This old talk by Daniel Dennett touches on a lot of topics we've discussed recently. Dennett explains why it's wrong to regard phenomenal consciousness (the "what it's likeness" or "raw experience" version) as separate from access consciousness (the cognitive access of information for decision making, memory, report, etc). Note that Dennett doesn't deny the existence … Continue reading Daniel Dennett on why phenomenal consciousness is access consciousness
This interview is pretty much classic Daniel Dennett. He starts off pointing out that introspection is unreliable, that our beliefs about our inner experience are what need to be explained, not necessarily what the beliefs purport to be reality. He doesn't name the meta-problem, but it's clear that, and related concepts, are what he's talking … Continue reading Daniel Dennett on consciousness and the hard question
Ever since sharing Ned Block's talk on it, phenomenal consciousness has been on my mind. This week, I decided I needed to go back to the main spokesperson for the issue of subjective experience, David Chalmers, and his seminal paper Facing Up to the Problem of Consciousness. I have to admit I've skimmed this paper … Continue reading Chalmers’ theory of consciousness
Daniel Dennett and David Chalmers sat down to "debate" the possibility of superintelligence. I quoted "debate" because this was a pretty congenial discussion. (Note: there's a transcript of this video on the Edge site, which might be more time efficient for some than watching a one hour video.) http://www.youtube.com/watch?v=eHN_o6RqrHY Usually for these types of discussions, … Continue reading Is superintelligence possible?
Click through for full sized version, and philosophical explanation if you're not familiar with David Chalmer's and Daniel Dennett's positions on philosophical zombies. Philosophy Humans - Existential Comics. I can't say I've ever been too impressed with the idea of a philosophical zombie. I could see maybe a zombie existing that behaves identically to a … Continue reading Zombies discussing philosophical zombies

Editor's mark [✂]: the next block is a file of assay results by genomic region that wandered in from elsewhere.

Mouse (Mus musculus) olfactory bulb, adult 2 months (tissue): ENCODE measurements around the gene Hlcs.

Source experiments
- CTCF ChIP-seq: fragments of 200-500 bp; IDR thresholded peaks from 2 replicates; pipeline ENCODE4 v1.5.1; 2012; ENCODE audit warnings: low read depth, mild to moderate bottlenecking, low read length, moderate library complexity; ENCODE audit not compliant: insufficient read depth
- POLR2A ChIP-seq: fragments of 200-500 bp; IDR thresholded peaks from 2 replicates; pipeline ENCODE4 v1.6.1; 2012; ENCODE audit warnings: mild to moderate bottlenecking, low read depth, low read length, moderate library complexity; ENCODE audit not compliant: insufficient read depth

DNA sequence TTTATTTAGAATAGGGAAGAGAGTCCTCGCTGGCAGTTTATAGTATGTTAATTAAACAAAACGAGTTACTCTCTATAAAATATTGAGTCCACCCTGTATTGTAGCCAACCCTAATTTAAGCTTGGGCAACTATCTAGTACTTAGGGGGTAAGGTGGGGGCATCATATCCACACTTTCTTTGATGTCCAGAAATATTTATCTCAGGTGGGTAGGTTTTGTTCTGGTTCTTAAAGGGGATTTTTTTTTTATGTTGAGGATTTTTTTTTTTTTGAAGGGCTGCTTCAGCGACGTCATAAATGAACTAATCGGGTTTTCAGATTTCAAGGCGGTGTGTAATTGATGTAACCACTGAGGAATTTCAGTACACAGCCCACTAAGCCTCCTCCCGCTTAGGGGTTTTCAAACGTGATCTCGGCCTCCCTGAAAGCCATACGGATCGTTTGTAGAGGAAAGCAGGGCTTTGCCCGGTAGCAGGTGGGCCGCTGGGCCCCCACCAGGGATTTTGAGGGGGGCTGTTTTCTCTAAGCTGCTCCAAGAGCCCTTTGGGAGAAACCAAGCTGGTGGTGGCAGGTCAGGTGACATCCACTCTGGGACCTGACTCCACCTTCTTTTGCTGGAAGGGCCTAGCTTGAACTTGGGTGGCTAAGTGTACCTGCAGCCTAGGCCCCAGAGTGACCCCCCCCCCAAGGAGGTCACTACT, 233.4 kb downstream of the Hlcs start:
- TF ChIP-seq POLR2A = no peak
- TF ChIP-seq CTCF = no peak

In this TED talk, David Chalmers gives a summary of the problem whose name he coined, the hard problem of consciousness. http://www.youtube.com/watch?v=uhRhtFFhNzQ via David Chalmers: How do you explain consciousness? - YouTube. It seems like people who've contemplated consciousness fall into two groups, those who are bothered by the hard problem, and those who are not. … Continue reading David Chalmers: How do you explain consciousness?
Bart Ehrman has a post up featuring an interview on his agnosticism. (If you're short on time, the most relevant part is at the 2:12 point.) http://www.youtube.com/watch?v=BeFdhyuVyzI As someone who myself isn't a religious believer, but who also strives to be honest on what the limitations of knowledge are in this area, I find a lot … Continue reading On atheism and agnosticism
With the essays traded between Daniel Dennett and Sam Harris, free will is back in the web conversation. I wasn't planning on making another free will post myself, having been mostly satisfied with my previous statement on it. But I've had a few conversations lately, both here on the site and in some other mediums, that … Continue reading Free will and the value of compatibilism
Dear Dan— I’d like to begin by thanking you for taking the time to review Free Will at such length. Publicly engaging me on this topic is certainly preferable to grumbling in private. Your writing is admirably clear, as always, which worries me in this case, because we appear to disagree about a great many … Continue reading The Marionette’s Lament : A Response to Daniel Dennett : : Sam Harris
Daniel Dennett has written a long paper on free will, specifically taking on Sam Harris' book on the subject. Dennett is a compatiblist and uses arguments similar to the ones I used in describing this position and in the limitations of determinism. Harris is aware of Dennett's paper... https://twitter.com/SamHarrisOrg/status/427472770025283585 ...so I'd think we'll see a … Continue reading Daniel Dennett on free will